OTTAWA – A much-touted plan to bring Ottawa together with First Nations to overhaul native education has fallen apart.
National Chief Shawn Atleo emerged Wednesday from three days of meetings with First Nations leaders and educators saying they had agreed to reject the federal government’s approach.
“The instructions that you have afforded here by this resolution are very clear and that is to reject, to say No, to federal legislation,” Atleo said.
Ottawa wanted to craft legislation that would set up school-board type arrangements that would give native governments more control over their education.
But chiefs said the federal decision-making was taking place behind closed doors, and leading to a one-size-fits-all law that would not work for reserves whose rights are defined by treaties.
“A prescriptive, regulated system is not the solution in our communities,” said Grand Chief Derek Nepinak of the Assembly of Manitoba Chiefs.
“We’re not going to let Canada make everybody think that the solution to low graduation levels is resolved by a legislated solution.”
High school graduation rates in some reserves are well below 50 per cent.
Earlier this year, Ottawa and the Assembly of First Nations said they would work on a joint action plan that would lead to a collaborative crafting of legislation by 2014.
The plan was the centrepiece of a summit with Prime Minister Stephen Harper in January and formed the basis for $275 million in new funding in the spring budget. It has been a top priority for both Harper and Atleo for several years.
The decision of the chiefs on Wednesday to walk away from that process is a major blow to the relatively peaceful Crown-First Nation relationship of the past few years.
In a statement, Aboriginal Affairs Minister John Duncan asked the chiefs to reconsider.
“I am…disappointed that given our commitment to work together, and without having engaged in any formal discussions or consultations with the government, the chiefs’ assembly on education has rejected the development of a First Nation Education Act,” he said.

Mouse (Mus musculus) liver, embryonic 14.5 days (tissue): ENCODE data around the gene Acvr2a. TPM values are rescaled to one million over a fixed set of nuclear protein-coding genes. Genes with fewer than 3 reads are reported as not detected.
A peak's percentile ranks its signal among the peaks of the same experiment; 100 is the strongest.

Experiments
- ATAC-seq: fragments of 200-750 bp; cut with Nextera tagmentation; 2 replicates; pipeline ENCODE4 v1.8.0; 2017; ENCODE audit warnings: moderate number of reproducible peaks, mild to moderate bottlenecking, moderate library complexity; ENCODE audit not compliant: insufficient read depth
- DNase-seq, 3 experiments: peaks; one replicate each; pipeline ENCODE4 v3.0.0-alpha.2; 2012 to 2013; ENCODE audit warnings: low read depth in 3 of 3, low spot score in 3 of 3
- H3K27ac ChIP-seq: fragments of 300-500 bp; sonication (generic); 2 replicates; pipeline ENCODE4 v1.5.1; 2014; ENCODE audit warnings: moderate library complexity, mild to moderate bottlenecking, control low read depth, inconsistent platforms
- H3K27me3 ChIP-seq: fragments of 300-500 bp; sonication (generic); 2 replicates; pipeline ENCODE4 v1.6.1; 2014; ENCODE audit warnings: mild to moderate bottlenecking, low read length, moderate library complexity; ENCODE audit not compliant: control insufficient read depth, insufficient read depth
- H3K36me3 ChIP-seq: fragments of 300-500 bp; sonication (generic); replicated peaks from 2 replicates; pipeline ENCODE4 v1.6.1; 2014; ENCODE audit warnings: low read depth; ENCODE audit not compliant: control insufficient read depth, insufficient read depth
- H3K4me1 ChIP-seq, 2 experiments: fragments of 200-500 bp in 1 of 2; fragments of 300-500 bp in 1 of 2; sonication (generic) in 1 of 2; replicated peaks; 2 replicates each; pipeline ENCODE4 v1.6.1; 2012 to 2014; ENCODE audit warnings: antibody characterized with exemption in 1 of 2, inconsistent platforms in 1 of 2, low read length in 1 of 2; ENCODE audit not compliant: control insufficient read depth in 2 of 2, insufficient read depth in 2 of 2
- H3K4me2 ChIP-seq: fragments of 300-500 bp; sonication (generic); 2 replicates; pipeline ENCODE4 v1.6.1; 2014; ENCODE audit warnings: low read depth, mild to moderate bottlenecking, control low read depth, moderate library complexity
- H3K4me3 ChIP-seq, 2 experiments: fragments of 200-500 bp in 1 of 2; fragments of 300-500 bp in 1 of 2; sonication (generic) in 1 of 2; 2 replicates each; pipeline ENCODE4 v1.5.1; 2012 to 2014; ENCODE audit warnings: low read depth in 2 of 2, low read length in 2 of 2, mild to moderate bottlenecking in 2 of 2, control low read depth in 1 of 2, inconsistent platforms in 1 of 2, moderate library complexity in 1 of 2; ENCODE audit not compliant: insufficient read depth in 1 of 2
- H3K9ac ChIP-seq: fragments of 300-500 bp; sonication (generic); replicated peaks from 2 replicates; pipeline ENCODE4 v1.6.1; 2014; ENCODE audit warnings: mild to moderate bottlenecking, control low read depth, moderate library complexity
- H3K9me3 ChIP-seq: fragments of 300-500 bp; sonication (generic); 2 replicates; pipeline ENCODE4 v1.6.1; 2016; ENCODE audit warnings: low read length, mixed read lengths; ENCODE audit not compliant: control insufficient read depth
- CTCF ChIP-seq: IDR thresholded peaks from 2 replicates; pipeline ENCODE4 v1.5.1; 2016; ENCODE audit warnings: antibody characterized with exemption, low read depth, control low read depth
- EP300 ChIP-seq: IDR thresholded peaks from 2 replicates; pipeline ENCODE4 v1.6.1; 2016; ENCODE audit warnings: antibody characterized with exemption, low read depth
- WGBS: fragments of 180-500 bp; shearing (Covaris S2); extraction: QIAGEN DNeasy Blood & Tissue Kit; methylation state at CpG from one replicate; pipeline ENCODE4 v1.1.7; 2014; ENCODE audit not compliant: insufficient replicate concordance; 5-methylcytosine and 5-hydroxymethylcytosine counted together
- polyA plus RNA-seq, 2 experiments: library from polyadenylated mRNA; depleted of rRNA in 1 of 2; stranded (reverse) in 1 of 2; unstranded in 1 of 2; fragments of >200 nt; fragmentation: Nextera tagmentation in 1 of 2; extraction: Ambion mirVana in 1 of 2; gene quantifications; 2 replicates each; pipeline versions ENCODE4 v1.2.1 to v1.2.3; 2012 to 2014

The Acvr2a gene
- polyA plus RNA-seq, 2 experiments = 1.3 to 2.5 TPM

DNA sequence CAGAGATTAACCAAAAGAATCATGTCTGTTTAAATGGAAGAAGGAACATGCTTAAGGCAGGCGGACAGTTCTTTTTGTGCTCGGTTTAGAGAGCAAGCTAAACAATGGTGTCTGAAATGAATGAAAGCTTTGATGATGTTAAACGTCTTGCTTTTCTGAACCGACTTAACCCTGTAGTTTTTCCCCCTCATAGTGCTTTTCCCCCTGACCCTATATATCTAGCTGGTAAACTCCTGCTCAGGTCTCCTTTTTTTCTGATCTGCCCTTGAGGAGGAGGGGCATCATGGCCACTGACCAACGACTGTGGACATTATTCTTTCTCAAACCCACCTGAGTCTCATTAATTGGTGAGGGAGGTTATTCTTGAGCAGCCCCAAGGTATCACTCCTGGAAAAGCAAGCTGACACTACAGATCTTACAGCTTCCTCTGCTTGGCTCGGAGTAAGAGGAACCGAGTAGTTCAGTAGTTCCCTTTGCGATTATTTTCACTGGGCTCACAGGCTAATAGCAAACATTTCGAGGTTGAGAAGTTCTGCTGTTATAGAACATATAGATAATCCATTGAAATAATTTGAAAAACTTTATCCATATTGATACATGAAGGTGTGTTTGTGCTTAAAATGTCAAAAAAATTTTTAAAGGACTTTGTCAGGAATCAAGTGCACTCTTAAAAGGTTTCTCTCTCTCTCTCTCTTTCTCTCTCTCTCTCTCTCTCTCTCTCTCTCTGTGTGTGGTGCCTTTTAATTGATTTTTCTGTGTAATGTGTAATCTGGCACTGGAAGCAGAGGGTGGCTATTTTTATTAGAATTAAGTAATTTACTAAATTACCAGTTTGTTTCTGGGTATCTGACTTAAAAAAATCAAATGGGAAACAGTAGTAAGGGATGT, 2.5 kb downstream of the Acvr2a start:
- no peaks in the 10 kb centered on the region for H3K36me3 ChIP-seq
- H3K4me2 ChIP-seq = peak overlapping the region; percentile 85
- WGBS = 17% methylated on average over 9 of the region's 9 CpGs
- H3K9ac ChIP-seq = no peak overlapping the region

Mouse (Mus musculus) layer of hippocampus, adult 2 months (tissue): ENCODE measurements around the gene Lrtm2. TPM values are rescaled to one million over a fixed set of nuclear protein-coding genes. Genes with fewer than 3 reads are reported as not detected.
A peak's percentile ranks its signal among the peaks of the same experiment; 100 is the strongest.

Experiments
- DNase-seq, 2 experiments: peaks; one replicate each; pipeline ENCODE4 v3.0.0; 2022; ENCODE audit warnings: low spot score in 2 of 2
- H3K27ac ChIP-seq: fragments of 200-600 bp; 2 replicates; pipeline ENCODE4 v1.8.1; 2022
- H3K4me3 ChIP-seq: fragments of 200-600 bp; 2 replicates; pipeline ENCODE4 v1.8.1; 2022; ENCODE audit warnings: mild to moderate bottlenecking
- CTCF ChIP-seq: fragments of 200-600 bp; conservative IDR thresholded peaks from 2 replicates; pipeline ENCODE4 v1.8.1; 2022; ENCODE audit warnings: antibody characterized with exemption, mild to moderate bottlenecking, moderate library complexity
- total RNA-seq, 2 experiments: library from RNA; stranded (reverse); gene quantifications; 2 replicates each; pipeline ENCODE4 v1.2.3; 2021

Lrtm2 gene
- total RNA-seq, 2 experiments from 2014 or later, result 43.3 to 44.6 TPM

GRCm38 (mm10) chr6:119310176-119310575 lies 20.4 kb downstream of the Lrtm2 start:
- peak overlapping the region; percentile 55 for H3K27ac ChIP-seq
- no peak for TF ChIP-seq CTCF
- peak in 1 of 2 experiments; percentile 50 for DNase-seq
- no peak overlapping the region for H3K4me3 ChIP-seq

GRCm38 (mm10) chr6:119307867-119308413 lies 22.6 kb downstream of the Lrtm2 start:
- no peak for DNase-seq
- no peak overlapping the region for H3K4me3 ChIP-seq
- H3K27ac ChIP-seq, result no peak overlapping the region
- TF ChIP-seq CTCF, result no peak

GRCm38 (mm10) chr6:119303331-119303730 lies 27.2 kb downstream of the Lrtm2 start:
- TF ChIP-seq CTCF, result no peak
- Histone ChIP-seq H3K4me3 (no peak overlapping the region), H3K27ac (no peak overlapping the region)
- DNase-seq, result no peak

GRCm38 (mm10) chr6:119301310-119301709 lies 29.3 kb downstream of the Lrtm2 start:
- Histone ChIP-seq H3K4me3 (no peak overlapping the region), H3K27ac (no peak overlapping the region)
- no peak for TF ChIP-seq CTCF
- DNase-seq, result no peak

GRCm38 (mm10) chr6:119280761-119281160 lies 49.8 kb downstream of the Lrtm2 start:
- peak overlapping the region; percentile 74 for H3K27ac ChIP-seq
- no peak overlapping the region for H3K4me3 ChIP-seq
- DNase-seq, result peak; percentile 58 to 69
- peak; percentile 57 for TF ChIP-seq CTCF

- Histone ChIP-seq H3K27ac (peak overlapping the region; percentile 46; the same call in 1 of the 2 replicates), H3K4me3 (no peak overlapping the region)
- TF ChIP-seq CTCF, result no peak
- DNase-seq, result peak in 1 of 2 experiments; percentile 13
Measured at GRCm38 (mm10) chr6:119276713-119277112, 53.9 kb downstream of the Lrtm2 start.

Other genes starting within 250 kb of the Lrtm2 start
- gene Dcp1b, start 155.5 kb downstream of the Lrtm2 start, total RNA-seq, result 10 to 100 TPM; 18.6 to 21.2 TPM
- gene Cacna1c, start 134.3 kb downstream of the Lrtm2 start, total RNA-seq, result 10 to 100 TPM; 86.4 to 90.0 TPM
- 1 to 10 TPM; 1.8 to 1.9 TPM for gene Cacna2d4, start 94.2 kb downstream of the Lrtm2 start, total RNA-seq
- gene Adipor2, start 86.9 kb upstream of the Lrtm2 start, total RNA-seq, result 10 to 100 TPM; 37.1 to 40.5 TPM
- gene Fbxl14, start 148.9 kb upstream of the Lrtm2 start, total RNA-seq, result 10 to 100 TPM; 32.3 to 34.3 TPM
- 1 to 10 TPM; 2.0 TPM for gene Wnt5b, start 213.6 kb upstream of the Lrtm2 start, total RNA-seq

But Nepinak says the status quo is not an option either. Rather, he will be pushing chiefs to better define what treaty rights to education are — so that Ottawa can negotiate with them on their terms.
“We owe it to one another as First Nations to sit down and articulate what the treaty right to education is meant to be…so that Canada has an opportunity to meet us somewhere,” he said.
Treaties define Canada’s relationship with large groups of First Nations across northern Ontario and much of the Prairies.
Rejection of the education plan has been brewing for months. Major groups of First Nations communities refused to get involved in a task force that earlier this year made recommendations on native education reforms.
Atleo’s willingness to co-operate with the government was a major criticism against him during his recent campaign for re-election.
And many chiefs say they are upset that they were not properly consulted on the education plan.
The last straw, said Nepinak, was this week, when Duncan issued a news release in the middle of the First Nations meetings, announcing he would set up public-private partnerships to build some new schools and laying out a process for funding that would help First Nations prepare for legislation.
Duncan also said funding for native schools was already on par with off-reserve schools across the country — signalling to some First Nations that their pleas for more funding were not being heard and that Ottawa was set on its own path.
“Repeated unilateral approaches by government have created a great deal of mistrust, and while chiefs welcome announcements to build schools, this approach is not adequate,” Atleo said in a statement.
“This pattern cannot continue. It does not meet the needs or address the overwhelming disparity between First Nations and other Canadians.”
Atleo and Duncan met on the issue just last week.
Atleo asked about rumours that the federal government had already decided what the legislation would look like and was preparing for mere superficial consultation with First Nations.
Duncan denied the rumours, saying legislation had not been drafted and that he would conduct “intensive” consultations before deciding on anything. He repeated that pledge on Tuesday.
By Wednesday, any hopes for a collaborative process were on the rocks and First Nations leaders were trying to figure out where to go next.
“What is that way forward?” asked Atleo. He asked the First Nations leaders to go home, consult with their people and local leaders and come back in December for more discussions.
Nepinak figures — and Duncan confirmed — that Ottawa will continue to push forward with its legislation, dealing with First Nations on a regional or one-on-one basis if they are willing.
Already some regions have education agreements with Ottawa that could form the basis of legislation that would work in some areas, Nepinak added.
“It’s going to have to be an ongoing dialogue.”